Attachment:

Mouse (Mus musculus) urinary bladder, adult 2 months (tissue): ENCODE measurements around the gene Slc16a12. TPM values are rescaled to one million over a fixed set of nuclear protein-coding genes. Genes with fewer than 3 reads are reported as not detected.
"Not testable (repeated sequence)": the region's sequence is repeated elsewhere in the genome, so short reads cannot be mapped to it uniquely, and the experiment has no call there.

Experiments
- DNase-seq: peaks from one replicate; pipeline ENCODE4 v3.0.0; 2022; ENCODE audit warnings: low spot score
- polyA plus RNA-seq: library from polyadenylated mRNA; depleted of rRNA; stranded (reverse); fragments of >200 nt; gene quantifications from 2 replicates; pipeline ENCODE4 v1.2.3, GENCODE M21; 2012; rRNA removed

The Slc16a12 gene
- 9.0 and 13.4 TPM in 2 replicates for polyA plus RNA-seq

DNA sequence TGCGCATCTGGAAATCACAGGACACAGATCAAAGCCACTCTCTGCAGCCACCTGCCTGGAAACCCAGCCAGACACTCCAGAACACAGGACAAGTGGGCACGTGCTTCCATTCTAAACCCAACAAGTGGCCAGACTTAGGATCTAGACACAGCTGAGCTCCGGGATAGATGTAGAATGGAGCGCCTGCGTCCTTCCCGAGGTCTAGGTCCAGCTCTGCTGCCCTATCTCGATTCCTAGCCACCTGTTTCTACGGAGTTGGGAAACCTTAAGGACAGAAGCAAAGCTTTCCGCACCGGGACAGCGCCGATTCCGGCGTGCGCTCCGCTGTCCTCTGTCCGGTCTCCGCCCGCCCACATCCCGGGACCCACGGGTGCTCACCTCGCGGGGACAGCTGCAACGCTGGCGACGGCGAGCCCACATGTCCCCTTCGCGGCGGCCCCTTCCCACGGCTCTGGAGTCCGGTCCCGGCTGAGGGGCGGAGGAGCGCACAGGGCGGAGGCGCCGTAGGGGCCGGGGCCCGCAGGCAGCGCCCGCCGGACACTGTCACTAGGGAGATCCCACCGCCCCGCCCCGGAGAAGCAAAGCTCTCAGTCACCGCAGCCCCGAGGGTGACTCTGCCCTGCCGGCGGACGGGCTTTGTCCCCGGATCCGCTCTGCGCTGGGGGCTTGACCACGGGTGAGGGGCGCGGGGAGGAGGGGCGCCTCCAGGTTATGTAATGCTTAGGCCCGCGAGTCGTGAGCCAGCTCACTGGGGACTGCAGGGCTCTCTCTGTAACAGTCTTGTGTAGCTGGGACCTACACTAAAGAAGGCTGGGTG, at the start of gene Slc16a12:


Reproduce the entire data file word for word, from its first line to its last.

Mouse (Mus musculus) urinary bladder, adult 2 months (tissue): ENCODE measurements around the gene Slc16a12. TPM values are rescaled to one million over a fixed set of nuclear protein-coding genes. Genes with fewer than 3 reads are reported as not detected.
"Not testable (repeated sequence)": the region's sequence is repeated elsewhere in the genome, so short reads cannot be mapped to it uniquely, and the experiment has no call there.

Experiments
- DNase-seq: peaks from one replicate; pipeline ENCODE4 v3.0.0; 2022; ENCODE audit warnings: low spot score
- polyA plus RNA-seq: library from polyadenylated mRNA; depleted of rRNA; stranded (reverse); fragments of >200 nt; gene quantifications from 2 replicates; pipeline ENCODE4 v1.2.3, GENCODE M21; 2012; rRNA removed

The Slc16a12 gene
- 9.0 and 13.4 TPM in 2 replicates for polyA plus RNA-seq

DNA sequence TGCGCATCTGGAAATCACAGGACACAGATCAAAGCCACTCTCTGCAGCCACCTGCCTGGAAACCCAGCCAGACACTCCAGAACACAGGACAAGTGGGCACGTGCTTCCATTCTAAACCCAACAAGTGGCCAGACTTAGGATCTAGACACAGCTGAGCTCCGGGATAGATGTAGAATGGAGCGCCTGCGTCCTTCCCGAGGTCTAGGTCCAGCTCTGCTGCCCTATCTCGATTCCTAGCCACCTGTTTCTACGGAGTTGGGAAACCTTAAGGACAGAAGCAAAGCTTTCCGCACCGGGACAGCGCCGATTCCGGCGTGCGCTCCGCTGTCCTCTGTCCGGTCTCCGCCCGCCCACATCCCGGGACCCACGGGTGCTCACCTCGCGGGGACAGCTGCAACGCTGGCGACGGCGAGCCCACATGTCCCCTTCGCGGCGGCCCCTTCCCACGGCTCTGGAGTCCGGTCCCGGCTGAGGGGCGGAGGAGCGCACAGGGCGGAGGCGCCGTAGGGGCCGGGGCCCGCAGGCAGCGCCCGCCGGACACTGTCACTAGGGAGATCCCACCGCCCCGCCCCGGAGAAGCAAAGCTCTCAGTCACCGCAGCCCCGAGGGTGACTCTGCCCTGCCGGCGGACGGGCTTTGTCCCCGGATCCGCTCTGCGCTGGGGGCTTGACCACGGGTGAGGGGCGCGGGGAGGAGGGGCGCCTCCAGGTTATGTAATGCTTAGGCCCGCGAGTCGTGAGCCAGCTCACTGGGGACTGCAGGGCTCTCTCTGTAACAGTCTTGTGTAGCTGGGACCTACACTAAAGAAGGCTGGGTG, at the start of gene Slc16a12: